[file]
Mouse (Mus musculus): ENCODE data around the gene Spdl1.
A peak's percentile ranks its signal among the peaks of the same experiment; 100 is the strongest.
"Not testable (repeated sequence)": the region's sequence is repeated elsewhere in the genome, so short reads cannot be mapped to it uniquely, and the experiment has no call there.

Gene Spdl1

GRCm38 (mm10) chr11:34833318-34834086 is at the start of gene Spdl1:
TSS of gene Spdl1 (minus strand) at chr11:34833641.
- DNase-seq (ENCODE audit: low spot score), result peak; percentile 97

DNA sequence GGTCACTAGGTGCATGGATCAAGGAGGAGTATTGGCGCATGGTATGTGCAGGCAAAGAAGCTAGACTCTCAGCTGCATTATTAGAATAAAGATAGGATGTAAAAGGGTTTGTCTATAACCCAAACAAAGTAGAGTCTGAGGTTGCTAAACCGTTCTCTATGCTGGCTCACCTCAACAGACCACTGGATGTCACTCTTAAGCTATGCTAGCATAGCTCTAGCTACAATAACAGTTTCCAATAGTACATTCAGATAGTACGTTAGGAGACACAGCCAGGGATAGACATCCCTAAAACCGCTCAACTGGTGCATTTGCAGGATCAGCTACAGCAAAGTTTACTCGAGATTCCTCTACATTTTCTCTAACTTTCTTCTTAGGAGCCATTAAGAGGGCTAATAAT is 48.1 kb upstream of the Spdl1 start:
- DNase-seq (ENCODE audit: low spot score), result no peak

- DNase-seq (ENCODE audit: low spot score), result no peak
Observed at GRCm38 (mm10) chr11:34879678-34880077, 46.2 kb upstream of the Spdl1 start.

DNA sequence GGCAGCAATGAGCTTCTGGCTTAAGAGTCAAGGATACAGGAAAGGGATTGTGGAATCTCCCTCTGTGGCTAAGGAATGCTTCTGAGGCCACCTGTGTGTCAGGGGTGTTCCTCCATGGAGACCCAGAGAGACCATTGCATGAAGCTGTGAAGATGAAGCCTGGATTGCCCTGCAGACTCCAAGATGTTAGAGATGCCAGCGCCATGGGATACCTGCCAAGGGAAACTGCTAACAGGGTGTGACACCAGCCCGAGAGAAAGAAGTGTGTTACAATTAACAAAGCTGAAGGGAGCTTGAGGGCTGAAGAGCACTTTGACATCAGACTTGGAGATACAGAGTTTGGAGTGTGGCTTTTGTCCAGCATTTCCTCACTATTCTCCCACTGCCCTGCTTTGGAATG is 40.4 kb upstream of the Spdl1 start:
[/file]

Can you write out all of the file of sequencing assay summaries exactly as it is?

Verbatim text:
Mouse (Mus musculus): ENCODE data around the gene Spdl1.
A peak's percentile ranks its signal among the peaks of the same experiment; 100 is the strongest.
"Not testable (repeated sequence)": the region's sequence is repeated elsewhere in the genome, so short reads cannot be mapped to it uniquely, and the experiment has no call there.

Gene Spdl1

GRCm38 (mm10) chr11:34833318-34834086 is at the start of gene Spdl1:
TSS of gene Spdl1 (minus strand) at chr11:34833641.
- DNase-seq (ENCODE audit: low spot score), result peak; percentile 97

DNA sequence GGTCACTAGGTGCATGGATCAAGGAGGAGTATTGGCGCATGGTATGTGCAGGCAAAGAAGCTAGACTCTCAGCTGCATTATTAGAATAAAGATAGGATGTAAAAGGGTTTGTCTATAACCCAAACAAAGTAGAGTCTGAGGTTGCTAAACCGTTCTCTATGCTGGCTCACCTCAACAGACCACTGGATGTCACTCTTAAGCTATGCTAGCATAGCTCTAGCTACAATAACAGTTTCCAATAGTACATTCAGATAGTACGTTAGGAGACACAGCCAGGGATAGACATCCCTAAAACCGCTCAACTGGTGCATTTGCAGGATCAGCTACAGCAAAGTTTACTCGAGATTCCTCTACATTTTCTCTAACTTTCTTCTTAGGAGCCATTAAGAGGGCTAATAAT is 48.1 kb upstream of the Spdl1 start:
- DNase-seq (ENCODE audit: low spot score), result no peak

- DNase-seq (ENCODE audit: low spot score), result no peak
Observed at GRCm38 (mm10) chr11:34879678-34880077, 46.2 kb upstream of the Spdl1 start.

DNA sequence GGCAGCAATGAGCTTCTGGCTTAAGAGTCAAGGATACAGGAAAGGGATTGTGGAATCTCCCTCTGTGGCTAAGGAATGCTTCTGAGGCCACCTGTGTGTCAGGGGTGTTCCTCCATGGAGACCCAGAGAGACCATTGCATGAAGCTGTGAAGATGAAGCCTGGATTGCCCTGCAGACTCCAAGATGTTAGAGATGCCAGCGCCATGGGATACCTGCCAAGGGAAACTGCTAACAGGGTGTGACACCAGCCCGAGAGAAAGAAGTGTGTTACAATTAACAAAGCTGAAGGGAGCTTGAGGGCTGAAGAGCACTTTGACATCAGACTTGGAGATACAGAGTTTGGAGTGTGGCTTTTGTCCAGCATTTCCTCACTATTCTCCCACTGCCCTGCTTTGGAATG is 40.4 kb upstream of the Spdl1 start: